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St. John's Law Review Symposium 2022 : St. John's Law Review Symposium: 40th Anniversary of Plyler v. Doe and Immigration Law in the United States


When Nov 4, 2022 - Nov 4, 2022
Where Zoom
Abstract Registration Due Sep 2, 2022
Submission Deadline Oct 14, 2022
Categories    immigration law   legal

Call For Papers

40th Anniversary of Plyler v. Doe and Immigration Law in the United States

Dedicated to Professor Michael A. Olivas

November 4, 2022


St. John’s University Law Review is pleased to announce a Call for Papers from which panelists will be selected to participate in the Law Review’s Symposium marking the 40th anniversary of the Supreme Court’s historical Plyler v. Doe decision as a starting point for discussing current immigration law, broadly defined, in the United States. The Symposium will bring together a diverse group of legal scholars and practitioners to engage in discussions on the history of Plyler, the rights of undocumented children and others seeking entry into the United States, and the ongoing challenges that plague the United States immigration system. The Symposium will be dedicated in memory of Professor Michael A. Olivas, a leading authority and prolific scholar on immigration law, who held the William B. Bates Distinguished Chair in Law Emeritus at the University of Houston and was the Director of the University of Houston’s Institute for Higher Education Law & Governance. Professor Olivas was notably the author of No Undocumented Child Left Behind: Plyler v. Doe and the Education of Undocumented School children, and Perchance to DREAM: A Legal and Political History of the DREAM Act and DACA.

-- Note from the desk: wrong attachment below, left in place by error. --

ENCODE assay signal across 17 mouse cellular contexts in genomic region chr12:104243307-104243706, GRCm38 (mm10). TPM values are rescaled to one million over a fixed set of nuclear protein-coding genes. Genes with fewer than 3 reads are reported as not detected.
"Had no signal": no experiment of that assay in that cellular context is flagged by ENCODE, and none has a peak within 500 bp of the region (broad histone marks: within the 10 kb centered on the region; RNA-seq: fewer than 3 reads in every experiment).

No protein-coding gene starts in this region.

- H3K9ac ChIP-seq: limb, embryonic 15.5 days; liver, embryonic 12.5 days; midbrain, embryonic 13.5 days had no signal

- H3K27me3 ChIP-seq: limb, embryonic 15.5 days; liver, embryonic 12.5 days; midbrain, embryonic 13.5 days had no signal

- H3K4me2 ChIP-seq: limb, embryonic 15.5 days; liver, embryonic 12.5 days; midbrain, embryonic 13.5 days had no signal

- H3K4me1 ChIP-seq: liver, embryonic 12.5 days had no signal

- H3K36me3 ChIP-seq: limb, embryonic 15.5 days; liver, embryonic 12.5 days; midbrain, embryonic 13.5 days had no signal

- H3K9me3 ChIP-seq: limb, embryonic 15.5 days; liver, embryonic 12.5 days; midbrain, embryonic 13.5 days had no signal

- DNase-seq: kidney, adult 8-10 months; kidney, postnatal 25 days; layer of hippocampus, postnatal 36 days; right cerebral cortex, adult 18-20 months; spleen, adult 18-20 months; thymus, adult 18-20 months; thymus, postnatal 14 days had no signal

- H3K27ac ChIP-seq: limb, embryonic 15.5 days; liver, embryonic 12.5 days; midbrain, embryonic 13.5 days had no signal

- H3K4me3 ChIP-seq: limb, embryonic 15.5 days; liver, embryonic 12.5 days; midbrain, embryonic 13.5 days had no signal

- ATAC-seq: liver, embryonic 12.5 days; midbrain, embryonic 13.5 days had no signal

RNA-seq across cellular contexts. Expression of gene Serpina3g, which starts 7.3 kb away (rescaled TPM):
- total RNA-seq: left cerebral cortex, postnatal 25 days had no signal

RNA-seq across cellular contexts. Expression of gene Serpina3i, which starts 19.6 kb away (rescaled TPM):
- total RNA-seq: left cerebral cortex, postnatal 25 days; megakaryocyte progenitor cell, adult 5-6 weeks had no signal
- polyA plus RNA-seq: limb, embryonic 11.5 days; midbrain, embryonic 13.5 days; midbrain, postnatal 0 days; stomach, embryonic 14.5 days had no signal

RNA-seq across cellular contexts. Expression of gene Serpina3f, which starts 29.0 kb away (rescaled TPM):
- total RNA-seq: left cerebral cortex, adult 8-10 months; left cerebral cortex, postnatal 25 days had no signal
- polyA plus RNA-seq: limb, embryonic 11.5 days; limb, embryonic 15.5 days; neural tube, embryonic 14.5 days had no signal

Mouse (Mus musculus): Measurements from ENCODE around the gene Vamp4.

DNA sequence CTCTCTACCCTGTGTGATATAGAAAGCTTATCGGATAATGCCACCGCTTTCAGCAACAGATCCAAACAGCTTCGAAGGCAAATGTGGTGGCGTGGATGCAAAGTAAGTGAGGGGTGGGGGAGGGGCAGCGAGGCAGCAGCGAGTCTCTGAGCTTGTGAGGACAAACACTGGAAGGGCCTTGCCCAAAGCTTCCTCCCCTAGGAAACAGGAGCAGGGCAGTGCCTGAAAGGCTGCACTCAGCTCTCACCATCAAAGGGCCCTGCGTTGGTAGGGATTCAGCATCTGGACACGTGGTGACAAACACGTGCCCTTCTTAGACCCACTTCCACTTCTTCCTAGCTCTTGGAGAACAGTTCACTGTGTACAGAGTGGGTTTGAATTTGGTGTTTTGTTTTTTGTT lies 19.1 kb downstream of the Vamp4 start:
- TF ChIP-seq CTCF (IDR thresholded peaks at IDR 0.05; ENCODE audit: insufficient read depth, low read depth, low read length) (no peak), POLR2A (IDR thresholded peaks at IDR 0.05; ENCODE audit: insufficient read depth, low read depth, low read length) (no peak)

As the 40th anniversary of Plyler is upon us, it is critical that we explore the history of undocumented children’s rights and the status and possible future of where those rights stand. With calls to revisit Plyler from state governors, ongoing litigation surrounding DACA, and the seemingly irresolvable border crisis, it is imperative that we focus on what these developments mean for undocumented children and immigrants in general. We will also use the occasion to explore broader legal and policy questions regarding the complex and arduous procedures for those seeking asylum in the United States as well as refugee status, including the present Ukrainian refugee crisis. Scholarly papers addressing any of these topics will be considered for publication.

Submission Guidelines: Previously written papers not yet published regarding the topic of immigration will be considered. Proposals of 500 to 750 words should be sent as an e-mail file attachment in MS Word to Kassandra Pugliese at by Friday, September 2, 2022. Each proposal should be accompanied by contact information and a brief bio. Full drafts of articles, between 1000 and 7000 words, will be due by Friday, October 14, 2022. Accepted articles will be published during the spring of 2023 in Volume 96, Issue 4 of the St. John’s Law Review.

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